Archive for December 3rd, 2009
So, you got your Squid Proxy Server up and running, got your management impressed and moved into a controlled scenario. But is that really make full sense, if you still don’t know what exactly going on under Squid? I mean who is accessing what and for how much time and in what way etc. etc. Only after this knowledge, you would be able to know what to block next or what to allow!
Yes! the basic way is to go through /etc/squid/access.log, but considering the huge size of this access log file, its not convenient at all, neither the format of access.log itself that pretty to read or present. What we require is a tool that could tell us things like who’s accessing what and how much traffic has been passed through squid like stuffs? Here is our simplest solution: SARG – Squid Analysis Report Generation
Here are a few screenshots to give you an idea that what it can do for you
The last screenshot tells us that which sites a particular user/ IP address is accessing and the first-n-second screenshots tells us that how much traffic is passing through Squid and what is the distribution? Probably much of what we actually wanna know.
Here it comes that how to get it in action in layman’s way:
Getting SARG Installed: First you need your apache running means you must be able to get your apache page on hitting http://localhost and then proceed to get the RPM for SARG first. As I am taking the case of CentOS, so the way is to do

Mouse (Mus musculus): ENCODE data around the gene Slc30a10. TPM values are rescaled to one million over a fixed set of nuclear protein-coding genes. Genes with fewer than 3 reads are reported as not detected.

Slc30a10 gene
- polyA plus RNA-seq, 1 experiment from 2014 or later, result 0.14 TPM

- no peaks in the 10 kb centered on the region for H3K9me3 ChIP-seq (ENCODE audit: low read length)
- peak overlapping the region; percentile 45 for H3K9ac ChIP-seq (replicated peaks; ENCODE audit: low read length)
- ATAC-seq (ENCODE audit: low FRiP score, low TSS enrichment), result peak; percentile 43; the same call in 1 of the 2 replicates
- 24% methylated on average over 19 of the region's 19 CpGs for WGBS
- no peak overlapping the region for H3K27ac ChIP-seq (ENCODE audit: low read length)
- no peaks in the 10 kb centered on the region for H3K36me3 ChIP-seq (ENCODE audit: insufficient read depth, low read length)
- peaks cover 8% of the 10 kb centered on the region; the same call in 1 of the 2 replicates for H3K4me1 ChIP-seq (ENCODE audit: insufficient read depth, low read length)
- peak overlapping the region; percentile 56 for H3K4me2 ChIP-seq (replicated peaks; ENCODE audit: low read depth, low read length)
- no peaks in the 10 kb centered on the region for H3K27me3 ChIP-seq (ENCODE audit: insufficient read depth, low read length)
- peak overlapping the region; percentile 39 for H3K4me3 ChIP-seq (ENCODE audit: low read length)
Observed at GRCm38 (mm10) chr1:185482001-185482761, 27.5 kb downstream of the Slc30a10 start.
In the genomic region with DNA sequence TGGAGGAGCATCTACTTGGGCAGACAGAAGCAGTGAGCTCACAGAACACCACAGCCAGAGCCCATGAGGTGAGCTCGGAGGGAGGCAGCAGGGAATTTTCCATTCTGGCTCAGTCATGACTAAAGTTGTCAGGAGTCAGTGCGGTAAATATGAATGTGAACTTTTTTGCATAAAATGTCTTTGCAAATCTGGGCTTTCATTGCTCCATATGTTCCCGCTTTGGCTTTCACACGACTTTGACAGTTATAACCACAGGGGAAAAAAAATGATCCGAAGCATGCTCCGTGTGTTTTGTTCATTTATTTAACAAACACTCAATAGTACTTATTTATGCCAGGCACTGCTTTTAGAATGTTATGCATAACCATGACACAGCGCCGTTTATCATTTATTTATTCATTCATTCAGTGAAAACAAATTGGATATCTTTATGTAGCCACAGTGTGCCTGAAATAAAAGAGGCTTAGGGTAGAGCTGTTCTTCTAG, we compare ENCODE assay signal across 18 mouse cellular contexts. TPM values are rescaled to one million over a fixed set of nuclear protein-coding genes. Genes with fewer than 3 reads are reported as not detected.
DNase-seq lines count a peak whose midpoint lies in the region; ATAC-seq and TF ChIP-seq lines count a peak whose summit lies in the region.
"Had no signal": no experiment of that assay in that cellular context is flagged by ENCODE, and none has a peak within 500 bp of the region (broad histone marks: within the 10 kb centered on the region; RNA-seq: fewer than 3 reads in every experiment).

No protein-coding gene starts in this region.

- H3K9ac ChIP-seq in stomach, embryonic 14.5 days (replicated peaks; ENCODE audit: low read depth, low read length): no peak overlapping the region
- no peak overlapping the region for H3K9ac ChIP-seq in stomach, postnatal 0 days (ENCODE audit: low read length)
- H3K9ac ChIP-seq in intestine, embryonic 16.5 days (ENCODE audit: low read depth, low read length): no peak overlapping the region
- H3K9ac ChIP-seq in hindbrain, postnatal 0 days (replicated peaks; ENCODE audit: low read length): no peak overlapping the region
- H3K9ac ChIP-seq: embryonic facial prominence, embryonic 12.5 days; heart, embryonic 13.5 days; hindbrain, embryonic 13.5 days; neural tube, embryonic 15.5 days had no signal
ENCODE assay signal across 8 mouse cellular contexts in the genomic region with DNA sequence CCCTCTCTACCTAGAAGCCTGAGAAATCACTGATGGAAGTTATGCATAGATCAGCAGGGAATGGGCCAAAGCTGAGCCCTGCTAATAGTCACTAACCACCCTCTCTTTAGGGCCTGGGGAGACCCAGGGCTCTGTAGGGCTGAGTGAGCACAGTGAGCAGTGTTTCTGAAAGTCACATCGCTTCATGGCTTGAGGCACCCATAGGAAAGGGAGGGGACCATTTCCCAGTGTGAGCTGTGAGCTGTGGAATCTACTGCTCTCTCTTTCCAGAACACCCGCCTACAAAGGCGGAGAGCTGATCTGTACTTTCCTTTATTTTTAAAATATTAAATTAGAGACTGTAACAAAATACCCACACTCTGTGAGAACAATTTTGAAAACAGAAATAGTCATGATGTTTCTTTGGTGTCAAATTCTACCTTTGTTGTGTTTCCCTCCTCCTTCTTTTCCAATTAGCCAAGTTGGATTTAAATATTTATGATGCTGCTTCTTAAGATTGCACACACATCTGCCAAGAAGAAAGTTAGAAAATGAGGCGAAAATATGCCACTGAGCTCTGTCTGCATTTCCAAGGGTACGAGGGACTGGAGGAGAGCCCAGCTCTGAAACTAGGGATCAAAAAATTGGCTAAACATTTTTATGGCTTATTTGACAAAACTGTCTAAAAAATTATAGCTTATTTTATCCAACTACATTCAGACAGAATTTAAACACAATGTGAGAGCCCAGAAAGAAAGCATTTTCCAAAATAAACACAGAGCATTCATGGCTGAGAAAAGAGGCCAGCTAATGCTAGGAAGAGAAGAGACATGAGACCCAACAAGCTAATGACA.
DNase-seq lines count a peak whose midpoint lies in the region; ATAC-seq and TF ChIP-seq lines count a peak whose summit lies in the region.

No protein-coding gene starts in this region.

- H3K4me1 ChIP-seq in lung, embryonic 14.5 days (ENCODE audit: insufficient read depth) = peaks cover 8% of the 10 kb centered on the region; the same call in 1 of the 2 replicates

This will download this 306 kb rpm to your current directory and then you just need to do
rpm –i sarg-2.2.1-1.el4.rf.i386.rpm
Configuring SARG: It places a sarg.conf in /etc/httpd/conf.d to take care of sarg-reports web form, while the other sarg.conf places itself in /etc/squid, where you need to edit it and commenting the line deny from all, which actually enabling only localhost to see the reports and denying all others. After that you can either place allow from all or write lines for providing report access to certain defined IP addresses only. After that just type the below and you are ready to go:
service httpd restart
Running SARG: SARG automatically places its scripts in /etc/cron.daily, /etc/cron.weekly, /etc/cron.monthly, which will keep on performing its job without any intervention required. You need not to do anything for it. Although if you want to generate a one-shot SARG report, then you can always use
Hope you will like the way, it does the job of Squid reporting for you in most simplest yet most effective way. In next, I will try that how can these reports could be customized to make most of it.